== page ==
Construction work is one of those jobs where you might sign up for more than you bargained for, and with a relatively high hourly rate and salary for most construction-related jobs (around $16-24 per hour), it is easy to see why some people opt-in. But even with the amazing paycheck, there is the element of physical labor that makes construction work look…tiring. Even if you aren’t interested in a job in construction yourself, you might be wondering, “How hard is construction work? Can anyone do it?”
Construction Work: The Good and Great Things
As with all things, there are good, bad, ugly, and downright intolerable aspects to every single job out there.
With that in mind, construction work can be extremely rewarding for a couple of reasons:
- The pay is fantastic, especially when you have a chance to do an apprenticeship program through a union.
- Laborers may get home earlier than someone with a desk job.
- You don’t have to purchase expensive suits and ties or office wear unless you are a supervisor or a project manager. Still, the attire is much less formal than other trades and occupations.
- You aren’t cooped up and sedentary in an office all day.
- Some opportunities include film studios and sets, theme parks, and other “fun” projects.
Some people might not like the idea of getting covered in paint, grease, and dust all day, every day. Others might not like working with their hands or physically exerting themselves outdoors in extreme temperatures.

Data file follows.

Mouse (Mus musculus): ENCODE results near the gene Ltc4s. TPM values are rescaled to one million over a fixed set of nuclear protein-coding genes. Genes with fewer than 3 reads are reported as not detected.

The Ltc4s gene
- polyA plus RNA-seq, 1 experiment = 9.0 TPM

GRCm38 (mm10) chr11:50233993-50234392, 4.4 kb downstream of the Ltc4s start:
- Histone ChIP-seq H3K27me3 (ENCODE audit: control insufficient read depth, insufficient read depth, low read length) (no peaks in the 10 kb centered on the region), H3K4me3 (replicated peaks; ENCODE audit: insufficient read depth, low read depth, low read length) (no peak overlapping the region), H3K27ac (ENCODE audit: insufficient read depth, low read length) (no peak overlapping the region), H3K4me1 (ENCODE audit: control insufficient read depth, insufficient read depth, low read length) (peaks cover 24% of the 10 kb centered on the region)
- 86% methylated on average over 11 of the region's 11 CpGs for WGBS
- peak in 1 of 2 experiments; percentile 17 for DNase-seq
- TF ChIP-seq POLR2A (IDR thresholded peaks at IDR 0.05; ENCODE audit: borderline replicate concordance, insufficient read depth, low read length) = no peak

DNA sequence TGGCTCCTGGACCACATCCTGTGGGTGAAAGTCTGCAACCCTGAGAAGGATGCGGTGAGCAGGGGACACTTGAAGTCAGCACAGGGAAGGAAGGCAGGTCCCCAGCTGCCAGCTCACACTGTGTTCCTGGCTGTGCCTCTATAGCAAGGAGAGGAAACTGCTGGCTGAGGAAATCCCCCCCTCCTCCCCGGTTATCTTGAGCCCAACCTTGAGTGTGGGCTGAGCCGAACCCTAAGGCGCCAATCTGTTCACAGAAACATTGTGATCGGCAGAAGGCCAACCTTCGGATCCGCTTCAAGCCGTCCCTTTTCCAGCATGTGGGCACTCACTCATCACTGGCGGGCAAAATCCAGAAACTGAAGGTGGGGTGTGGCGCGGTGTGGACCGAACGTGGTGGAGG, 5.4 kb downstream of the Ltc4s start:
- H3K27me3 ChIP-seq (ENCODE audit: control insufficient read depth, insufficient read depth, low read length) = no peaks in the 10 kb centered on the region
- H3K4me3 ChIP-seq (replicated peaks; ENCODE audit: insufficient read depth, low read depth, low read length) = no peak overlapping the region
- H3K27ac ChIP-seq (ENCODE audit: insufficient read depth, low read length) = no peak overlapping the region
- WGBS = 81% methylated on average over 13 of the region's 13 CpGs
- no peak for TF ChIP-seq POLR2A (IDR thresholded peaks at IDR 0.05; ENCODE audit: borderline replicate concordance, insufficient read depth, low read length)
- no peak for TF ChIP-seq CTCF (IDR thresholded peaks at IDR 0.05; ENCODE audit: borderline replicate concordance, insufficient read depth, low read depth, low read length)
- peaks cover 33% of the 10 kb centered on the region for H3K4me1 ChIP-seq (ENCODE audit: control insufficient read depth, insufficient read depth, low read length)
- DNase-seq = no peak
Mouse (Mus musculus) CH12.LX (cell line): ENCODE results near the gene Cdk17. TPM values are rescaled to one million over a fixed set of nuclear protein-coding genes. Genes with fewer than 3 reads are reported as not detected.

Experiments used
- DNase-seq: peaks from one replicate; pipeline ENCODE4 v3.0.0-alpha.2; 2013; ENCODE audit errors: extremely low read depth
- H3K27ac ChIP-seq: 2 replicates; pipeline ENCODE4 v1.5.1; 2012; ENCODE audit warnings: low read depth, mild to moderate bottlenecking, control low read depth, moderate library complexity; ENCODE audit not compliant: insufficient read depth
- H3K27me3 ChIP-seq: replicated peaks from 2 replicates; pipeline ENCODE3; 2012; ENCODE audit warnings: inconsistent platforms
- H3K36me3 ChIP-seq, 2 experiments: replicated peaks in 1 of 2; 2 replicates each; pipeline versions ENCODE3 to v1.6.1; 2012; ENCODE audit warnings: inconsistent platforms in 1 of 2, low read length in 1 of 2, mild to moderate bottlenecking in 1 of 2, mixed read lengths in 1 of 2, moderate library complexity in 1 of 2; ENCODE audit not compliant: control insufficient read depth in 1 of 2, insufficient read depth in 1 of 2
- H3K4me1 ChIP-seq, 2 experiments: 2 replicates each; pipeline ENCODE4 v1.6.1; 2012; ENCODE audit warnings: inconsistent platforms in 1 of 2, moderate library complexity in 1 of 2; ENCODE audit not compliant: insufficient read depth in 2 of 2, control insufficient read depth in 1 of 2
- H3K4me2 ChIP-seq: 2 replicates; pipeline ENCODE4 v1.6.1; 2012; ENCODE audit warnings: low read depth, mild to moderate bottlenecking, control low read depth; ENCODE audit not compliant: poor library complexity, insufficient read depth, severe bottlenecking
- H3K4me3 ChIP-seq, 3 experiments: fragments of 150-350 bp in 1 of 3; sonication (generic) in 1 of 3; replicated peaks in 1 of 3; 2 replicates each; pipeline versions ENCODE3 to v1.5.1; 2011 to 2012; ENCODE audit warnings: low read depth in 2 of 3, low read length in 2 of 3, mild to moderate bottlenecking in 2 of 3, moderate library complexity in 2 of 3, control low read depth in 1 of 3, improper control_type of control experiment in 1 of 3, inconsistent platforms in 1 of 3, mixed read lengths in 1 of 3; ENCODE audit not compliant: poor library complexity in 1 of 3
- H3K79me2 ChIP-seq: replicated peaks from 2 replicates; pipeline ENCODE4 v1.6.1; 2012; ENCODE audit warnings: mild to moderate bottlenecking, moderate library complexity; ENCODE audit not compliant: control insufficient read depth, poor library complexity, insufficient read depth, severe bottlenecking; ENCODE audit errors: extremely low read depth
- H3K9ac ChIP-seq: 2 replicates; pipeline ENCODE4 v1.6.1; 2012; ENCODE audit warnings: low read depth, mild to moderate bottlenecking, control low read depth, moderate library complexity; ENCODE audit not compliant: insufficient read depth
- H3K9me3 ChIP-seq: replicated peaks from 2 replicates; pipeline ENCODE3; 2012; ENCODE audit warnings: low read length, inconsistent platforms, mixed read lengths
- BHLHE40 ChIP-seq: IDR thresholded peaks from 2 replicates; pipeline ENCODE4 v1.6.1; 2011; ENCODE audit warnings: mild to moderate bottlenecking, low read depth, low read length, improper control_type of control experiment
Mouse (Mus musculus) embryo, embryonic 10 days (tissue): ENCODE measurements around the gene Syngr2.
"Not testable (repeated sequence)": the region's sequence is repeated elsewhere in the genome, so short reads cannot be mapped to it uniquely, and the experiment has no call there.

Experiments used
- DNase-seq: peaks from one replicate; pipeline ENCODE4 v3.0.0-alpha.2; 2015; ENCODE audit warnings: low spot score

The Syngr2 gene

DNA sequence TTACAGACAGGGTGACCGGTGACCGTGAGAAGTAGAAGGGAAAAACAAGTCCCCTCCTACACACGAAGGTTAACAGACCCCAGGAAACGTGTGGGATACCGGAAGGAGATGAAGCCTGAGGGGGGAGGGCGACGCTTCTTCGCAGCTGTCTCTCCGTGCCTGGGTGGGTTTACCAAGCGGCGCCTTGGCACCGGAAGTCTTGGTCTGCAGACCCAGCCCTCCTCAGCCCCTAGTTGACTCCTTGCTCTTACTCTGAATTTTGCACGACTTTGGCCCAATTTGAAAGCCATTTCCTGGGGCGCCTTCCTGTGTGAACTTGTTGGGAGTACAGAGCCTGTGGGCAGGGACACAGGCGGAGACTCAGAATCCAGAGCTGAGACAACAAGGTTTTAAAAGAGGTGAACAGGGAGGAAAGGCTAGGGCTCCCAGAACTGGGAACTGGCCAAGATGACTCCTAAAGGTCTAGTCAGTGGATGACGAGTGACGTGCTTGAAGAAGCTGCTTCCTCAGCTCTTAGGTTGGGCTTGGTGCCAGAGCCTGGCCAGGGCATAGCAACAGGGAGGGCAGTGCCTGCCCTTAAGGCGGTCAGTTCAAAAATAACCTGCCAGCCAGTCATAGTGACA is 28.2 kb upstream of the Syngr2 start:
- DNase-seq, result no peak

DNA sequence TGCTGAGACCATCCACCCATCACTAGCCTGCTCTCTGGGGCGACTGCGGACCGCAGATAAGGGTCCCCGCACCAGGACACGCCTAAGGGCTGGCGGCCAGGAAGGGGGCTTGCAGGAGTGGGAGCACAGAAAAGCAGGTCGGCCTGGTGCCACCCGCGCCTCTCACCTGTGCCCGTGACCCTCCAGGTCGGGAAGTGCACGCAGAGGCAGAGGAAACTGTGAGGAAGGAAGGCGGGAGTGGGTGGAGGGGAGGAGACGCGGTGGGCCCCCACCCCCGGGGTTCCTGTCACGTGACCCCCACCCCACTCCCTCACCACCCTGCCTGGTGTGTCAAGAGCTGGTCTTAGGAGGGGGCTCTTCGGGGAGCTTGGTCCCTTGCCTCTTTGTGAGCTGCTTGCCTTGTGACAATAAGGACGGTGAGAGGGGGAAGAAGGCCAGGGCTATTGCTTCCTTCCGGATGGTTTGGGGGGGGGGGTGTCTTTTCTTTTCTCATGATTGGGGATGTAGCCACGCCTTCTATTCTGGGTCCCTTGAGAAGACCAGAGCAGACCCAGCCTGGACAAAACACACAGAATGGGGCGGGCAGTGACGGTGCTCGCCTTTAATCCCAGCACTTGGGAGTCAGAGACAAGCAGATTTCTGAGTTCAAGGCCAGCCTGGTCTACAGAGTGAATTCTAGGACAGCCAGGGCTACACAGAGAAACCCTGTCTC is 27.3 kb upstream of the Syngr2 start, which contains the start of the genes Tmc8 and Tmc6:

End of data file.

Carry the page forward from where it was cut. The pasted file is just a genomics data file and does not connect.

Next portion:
In that regard, yes, construction work is hard. How hard, though, depends on your perspective.
The Ugly Negatives of Construction Work
When someone asks “how hard is construction work?”, they are often thinking about the bad and ugly parts of the industry.
If we are discussing a laborer’s role, this could include the obscenely early hours when you work. Sometimes, you have to be at a construction site at 3:30 am, and there may be times when you do not get home from the site until late in the evening. Negatives also imply the level of danger associated with construction. Injuries happen all the time—some of them truly horrific and fatal. Not only that, be the physical demand. You cannot be weak or unskilled.
Then, we peel back the layers of other occupations within construction, such as foremen. Aside from guiding the workers, you need to be mentally aware of what is happening around you all the time. If the site isn’t managed appropriately, you could see devastating accidents occur, see dips in productivity, and so on.
As a project manager on a construction site, you are not doing as much heavy lifting or management, but you do have to figure out budgets, performance, and constantly plan. You also have to concern yourself with scheduling, profit, and balancing that with the soft skills to handle other people.
How hard is construction work? Simply put: hard. It is, without a doubt, tiring labor. But you can make it a little bit easier with the right gear. Check out some of the best work socks and work pants for construction workers. Construction can also be rewarding because, at the end of the day, you and everyone else around you made something. In some way, you contributed to the skyline or the roadway, or the betterment of a community. And, for some, that is all that matters.